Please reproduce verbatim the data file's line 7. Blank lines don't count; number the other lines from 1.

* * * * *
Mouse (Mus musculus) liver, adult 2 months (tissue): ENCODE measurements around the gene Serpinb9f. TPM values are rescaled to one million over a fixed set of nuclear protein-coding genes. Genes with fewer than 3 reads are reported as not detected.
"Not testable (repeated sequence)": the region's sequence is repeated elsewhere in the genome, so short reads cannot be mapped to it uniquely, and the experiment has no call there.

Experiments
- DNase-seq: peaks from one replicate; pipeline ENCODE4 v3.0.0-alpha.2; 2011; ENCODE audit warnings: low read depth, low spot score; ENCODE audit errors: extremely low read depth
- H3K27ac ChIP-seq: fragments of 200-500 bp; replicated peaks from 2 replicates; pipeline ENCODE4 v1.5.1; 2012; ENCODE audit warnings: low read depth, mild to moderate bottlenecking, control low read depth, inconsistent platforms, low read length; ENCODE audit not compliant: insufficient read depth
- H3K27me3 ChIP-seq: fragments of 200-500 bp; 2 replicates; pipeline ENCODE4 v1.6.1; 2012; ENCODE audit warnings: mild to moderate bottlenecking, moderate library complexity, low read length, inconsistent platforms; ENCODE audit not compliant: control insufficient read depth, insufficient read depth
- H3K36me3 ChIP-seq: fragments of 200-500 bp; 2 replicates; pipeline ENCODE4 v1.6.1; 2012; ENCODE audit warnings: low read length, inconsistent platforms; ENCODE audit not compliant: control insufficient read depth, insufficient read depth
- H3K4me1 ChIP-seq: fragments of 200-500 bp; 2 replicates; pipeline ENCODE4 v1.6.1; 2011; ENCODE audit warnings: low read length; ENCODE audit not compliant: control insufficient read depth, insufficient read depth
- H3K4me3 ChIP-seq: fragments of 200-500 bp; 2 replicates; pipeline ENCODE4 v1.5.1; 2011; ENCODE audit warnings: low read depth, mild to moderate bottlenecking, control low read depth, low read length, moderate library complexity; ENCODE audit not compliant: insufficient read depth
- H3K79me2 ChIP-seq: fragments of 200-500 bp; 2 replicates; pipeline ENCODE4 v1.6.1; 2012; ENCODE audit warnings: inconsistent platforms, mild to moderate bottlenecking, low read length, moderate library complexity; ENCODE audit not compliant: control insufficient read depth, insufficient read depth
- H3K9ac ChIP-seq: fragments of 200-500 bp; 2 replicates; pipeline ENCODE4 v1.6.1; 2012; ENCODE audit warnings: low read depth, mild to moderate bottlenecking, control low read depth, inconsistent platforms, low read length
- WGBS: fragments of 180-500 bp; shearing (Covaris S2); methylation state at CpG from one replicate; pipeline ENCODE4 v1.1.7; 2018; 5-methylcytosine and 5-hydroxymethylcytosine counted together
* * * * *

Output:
- H3K36me3 ChIP-seq: fragments of 200-500 bp; 2 replicates; pipeline ENCODE4 v1.6.1; 2012; ENCODE audit warnings: low read length, inconsistent platforms; ENCODE audit not compliant: control insufficient read depth, insufficient read depth